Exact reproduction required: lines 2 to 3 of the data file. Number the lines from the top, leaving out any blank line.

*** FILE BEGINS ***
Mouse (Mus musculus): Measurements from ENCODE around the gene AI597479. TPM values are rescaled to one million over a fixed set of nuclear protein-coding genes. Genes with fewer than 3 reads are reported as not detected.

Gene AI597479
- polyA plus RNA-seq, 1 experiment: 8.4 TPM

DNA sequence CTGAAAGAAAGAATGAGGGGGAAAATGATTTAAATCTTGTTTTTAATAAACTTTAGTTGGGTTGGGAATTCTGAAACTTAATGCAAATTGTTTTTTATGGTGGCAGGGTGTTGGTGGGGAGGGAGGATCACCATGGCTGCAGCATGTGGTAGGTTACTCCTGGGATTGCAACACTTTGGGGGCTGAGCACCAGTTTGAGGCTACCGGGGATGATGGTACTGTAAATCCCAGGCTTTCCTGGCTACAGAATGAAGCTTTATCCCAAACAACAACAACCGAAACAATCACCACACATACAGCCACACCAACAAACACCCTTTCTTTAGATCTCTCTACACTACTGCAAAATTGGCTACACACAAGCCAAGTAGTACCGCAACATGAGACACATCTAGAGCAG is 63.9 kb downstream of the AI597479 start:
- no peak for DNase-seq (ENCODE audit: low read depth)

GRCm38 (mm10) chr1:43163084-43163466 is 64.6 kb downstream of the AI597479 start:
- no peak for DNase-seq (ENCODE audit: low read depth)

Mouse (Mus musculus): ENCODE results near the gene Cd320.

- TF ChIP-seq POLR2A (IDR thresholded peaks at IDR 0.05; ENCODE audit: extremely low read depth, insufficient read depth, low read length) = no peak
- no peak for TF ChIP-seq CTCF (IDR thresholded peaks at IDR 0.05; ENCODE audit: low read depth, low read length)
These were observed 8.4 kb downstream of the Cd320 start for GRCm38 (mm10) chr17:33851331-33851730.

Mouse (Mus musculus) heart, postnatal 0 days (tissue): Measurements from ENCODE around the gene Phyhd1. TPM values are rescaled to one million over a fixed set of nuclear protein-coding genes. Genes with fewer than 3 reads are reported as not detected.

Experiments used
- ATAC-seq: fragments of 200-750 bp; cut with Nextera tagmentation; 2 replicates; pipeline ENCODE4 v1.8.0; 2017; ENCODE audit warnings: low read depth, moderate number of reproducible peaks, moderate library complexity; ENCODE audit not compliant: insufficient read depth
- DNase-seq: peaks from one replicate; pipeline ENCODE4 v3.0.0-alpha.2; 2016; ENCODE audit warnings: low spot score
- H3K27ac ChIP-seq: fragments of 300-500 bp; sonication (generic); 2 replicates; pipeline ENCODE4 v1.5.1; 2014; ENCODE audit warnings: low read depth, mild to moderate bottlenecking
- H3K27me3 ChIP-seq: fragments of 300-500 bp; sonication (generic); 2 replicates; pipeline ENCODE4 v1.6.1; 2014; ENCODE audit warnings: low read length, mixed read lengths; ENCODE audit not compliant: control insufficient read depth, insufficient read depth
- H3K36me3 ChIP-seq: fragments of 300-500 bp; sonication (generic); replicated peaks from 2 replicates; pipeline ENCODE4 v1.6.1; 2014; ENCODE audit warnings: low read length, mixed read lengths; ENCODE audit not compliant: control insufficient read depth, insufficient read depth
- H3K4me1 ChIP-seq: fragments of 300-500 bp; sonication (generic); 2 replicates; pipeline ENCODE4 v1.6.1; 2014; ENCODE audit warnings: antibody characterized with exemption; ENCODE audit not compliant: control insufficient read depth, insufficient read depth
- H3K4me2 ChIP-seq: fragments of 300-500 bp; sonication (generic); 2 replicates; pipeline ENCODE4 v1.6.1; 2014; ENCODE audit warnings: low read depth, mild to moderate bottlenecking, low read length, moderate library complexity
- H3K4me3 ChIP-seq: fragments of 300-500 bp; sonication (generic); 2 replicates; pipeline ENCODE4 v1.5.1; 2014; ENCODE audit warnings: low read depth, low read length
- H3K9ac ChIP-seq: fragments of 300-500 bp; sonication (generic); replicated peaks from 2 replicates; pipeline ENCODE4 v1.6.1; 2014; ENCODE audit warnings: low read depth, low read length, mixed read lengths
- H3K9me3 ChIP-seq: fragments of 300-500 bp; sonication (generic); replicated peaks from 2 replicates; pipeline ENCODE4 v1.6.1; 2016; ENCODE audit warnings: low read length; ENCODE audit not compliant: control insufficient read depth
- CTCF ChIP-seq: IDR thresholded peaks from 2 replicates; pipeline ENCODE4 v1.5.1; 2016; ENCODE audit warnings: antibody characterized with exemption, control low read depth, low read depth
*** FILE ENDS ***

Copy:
Gene AI597479
- polyA plus RNA-seq, 1 experiment: 8.4 TPM